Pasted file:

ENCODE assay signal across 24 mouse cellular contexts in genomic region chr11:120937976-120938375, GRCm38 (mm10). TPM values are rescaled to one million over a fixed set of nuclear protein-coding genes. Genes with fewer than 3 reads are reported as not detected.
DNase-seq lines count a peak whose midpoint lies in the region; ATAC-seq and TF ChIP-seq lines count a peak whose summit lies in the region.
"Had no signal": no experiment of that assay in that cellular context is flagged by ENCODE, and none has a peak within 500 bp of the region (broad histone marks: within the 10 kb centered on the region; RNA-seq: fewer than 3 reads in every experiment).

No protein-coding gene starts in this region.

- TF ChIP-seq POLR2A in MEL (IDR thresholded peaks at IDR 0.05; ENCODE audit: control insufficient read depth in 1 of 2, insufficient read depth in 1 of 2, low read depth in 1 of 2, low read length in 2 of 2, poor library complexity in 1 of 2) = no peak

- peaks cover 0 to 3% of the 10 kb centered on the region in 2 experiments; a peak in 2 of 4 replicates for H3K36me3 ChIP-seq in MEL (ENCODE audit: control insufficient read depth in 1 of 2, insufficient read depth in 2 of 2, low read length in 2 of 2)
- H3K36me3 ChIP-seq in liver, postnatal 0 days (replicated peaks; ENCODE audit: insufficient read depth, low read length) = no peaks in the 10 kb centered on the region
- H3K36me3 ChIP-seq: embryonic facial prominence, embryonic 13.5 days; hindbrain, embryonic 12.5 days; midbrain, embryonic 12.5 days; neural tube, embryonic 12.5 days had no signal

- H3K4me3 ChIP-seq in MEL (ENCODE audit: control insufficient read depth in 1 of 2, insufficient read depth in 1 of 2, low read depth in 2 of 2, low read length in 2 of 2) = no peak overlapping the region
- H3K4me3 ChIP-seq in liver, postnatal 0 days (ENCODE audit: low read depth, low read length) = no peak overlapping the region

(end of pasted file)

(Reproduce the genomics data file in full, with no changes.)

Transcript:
ENCODE assay signal across 24 mouse cellular contexts in genomic region chr11:120937976-120938375, GRCm38 (mm10). TPM values are rescaled to one million over a fixed set of nuclear protein-coding genes. Genes with fewer than 3 reads are reported as not detected.
DNase-seq lines count a peak whose midpoint lies in the region; ATAC-seq and TF ChIP-seq lines count a peak whose summit lies in the region.
"Had no signal": no experiment of that assay in that cellular context is flagged by ENCODE, and none has a peak within 500 bp of the region (broad histone marks: within the 10 kb centered on the region; RNA-seq: fewer than 3 reads in every experiment).

No protein-coding gene starts in this region.

- TF ChIP-seq POLR2A in MEL (IDR thresholded peaks at IDR 0.05; ENCODE audit: control insufficient read depth in 1 of 2, insufficient read depth in 1 of 2, low read depth in 1 of 2, low read length in 2 of 2, poor library complexity in 1 of 2) = no peak

- peaks cover 0 to 3% of the 10 kb centered on the region in 2 experiments; a peak in 2 of 4 replicates for H3K36me3 ChIP-seq in MEL (ENCODE audit: control insufficient read depth in 1 of 2, insufficient read depth in 2 of 2, low read length in 2 of 2)
- H3K36me3 ChIP-seq in liver, postnatal 0 days (replicated peaks; ENCODE audit: insufficient read depth, low read length) = no peaks in the 10 kb centered on the region
- H3K36me3 ChIP-seq: embryonic facial prominence, embryonic 13.5 days; hindbrain, embryonic 12.5 days; midbrain, embryonic 12.5 days; neural tube, embryonic 12.5 days had no signal

- H3K4me3 ChIP-seq in MEL (ENCODE audit: control insufficient read depth in 1 of 2, insufficient read depth in 1 of 2, low read depth in 2 of 2, low read length in 2 of 2) = no peak overlapping the region
- H3K4me3 ChIP-seq in liver, postnatal 0 days (ENCODE audit: low read depth, low read length) = no peak overlapping the region